European Publishers Unite To Criticise Google's Antitrust Remedies

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A group of European publishers have united together to criticise Google's proposed changes to the ways in which it operates as a search engine.

Speaking on their behalf, the European Publishers Council have released a statement designed to encourage the European Commission to 'reject outright' the Internet giant's remedies it had previously submitted to the European regulatory body over a number of antitrust issues.

One of Google's proposed remedies around the use of third-party content is for content publishers to opt in to its services, such as Google  News, essentially with content only made accessible to Google if the publishers choose to allow it to use the content - as will be the case in Germany from August 1.

However, EPC chairman, Francisco Pinto Balsemão, believes this is not nearly enough.

He said: "This is not an acceptable remedy, but it's one that has been thrown at us constantly despite our best efforts in the publishing sector to innovate and devise new technology that would allow all content providers to assert copyright terms and conditions in a standard, non-proprietary machine-readable language that Google's and other search engine bots could understand.

"Quite simply, systematic expropriation of our intellectual property is the ultimate predatory practice in that it unlawfully destroys the value of any creative endeavour, undermines or, worse, destroys any innovation or advantage a competitor may have."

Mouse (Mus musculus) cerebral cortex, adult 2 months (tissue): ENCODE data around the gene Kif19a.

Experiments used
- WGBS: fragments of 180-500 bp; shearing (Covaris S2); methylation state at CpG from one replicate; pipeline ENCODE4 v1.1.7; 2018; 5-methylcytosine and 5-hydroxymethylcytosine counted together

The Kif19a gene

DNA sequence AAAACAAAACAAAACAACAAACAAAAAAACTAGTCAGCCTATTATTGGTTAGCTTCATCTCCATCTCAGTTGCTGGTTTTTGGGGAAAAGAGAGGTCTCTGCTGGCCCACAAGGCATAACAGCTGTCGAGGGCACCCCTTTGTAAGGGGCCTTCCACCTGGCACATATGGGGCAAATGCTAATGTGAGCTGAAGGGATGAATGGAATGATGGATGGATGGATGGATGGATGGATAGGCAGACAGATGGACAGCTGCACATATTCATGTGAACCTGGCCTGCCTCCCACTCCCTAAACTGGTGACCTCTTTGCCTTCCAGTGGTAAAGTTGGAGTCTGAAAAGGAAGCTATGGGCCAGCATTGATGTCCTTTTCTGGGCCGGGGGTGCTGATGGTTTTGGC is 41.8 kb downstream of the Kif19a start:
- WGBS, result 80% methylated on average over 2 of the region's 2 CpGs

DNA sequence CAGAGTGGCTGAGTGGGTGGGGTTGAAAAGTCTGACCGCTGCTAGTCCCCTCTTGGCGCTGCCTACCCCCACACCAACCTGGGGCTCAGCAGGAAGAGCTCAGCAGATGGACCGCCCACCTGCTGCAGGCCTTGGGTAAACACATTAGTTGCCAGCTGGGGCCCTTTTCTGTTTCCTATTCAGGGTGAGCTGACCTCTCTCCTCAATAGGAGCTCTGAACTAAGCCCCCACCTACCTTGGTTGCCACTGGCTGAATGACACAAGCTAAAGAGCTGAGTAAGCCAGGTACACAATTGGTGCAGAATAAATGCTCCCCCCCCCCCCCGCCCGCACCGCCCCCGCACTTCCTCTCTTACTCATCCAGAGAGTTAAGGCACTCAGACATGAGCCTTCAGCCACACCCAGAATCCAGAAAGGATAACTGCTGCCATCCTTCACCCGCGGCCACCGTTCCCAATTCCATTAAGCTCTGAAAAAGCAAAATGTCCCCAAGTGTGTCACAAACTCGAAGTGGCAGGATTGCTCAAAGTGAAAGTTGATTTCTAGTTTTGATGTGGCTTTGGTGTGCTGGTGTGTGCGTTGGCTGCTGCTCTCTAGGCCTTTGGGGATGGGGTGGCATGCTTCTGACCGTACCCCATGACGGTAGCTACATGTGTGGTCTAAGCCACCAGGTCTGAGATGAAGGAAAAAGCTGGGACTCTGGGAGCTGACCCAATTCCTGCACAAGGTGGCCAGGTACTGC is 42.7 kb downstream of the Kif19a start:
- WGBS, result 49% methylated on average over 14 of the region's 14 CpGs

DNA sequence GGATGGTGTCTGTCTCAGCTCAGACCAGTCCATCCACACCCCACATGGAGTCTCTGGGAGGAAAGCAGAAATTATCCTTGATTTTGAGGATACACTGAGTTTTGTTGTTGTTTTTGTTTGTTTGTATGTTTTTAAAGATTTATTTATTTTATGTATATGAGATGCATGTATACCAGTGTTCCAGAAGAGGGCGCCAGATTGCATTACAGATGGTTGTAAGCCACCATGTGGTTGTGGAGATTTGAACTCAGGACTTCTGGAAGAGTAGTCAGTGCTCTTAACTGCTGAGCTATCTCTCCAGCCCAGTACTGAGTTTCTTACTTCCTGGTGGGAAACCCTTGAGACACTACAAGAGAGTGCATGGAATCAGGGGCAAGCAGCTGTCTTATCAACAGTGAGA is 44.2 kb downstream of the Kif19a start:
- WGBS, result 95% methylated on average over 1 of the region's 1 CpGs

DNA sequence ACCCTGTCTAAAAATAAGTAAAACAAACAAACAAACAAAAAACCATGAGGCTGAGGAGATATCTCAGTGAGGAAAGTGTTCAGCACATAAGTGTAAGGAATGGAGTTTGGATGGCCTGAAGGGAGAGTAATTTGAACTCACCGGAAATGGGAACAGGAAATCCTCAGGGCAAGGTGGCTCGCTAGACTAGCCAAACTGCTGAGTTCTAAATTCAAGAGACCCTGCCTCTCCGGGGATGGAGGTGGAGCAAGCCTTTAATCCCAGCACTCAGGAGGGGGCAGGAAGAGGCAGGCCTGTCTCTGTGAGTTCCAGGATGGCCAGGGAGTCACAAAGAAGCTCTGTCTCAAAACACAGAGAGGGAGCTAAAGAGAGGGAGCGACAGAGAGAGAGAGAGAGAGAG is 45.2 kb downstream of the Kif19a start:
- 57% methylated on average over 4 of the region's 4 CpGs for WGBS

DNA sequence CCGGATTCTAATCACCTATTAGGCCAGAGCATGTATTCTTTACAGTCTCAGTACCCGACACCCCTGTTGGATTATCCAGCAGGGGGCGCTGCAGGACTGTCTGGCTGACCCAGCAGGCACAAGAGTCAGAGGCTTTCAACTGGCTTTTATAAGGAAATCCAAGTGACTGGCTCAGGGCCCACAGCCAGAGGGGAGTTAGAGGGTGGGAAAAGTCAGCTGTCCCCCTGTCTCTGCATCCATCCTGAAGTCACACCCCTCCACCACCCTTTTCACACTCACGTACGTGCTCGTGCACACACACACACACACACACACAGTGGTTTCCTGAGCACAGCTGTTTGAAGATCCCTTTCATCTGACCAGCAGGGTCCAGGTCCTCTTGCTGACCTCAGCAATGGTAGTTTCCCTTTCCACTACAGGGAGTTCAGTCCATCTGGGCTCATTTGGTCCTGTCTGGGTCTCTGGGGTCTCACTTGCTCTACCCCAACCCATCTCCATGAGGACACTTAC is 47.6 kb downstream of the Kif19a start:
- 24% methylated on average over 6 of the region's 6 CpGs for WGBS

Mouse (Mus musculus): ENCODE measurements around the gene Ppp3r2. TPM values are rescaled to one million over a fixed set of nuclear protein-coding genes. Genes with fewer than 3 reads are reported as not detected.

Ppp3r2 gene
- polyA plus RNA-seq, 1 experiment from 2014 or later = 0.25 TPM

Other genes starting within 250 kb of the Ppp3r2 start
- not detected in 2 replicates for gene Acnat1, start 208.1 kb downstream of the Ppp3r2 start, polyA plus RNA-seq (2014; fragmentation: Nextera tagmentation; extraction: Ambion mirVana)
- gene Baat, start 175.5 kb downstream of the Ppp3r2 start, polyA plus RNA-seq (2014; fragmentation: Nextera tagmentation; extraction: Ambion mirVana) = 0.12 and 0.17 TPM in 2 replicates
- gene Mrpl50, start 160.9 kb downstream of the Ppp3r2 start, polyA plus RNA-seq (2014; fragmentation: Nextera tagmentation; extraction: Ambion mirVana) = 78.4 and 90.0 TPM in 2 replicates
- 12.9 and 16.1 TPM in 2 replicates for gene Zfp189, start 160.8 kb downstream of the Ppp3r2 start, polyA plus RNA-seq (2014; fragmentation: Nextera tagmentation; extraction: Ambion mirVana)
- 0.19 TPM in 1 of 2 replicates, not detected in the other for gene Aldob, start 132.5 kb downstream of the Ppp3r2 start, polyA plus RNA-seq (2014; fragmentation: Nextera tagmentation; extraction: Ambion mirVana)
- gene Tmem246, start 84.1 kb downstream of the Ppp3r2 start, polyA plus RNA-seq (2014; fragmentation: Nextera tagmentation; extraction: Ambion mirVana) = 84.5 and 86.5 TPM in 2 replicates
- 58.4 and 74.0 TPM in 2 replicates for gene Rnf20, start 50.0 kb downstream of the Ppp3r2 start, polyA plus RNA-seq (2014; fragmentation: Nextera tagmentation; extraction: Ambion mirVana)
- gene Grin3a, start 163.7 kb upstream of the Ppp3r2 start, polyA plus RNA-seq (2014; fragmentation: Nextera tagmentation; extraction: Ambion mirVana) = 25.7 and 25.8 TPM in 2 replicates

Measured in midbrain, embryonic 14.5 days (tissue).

In an antitrust investigation which began back in 2010, The European Commission identified Google as the dominant search engine in Europe, and resultantly the target of far more search engine marketing business than rivals such as Yahoo! and Bing. It also noted Google was very unlikely to be replaced by a web search alternative due to the industry being characterised by what the Commission call a 'significant barriers to entry'.

The Commission also accused Google of self promotion, with is own specialised search services allegedly diverting traffic away from Google's competitors, towards Google's own services. Similarly, the Commission accused Google of using third-party content, for example news and reviews.

In order to react to these claims, Google submitted a number of draft remedies in April. Aside from the maligned opt in process, the search engine firm also offered to make other concessions including the labelling of its own links more clearly.

However, following a market test of its proposals many publishers have concluded the steps are not nearly enough and the wave of criticism emerging from the likes of the EPC comes just days before a deadline on Thursday (June 27) set by European Commission chief, Joaquin Almunia, for Google to respond to the claims formally.

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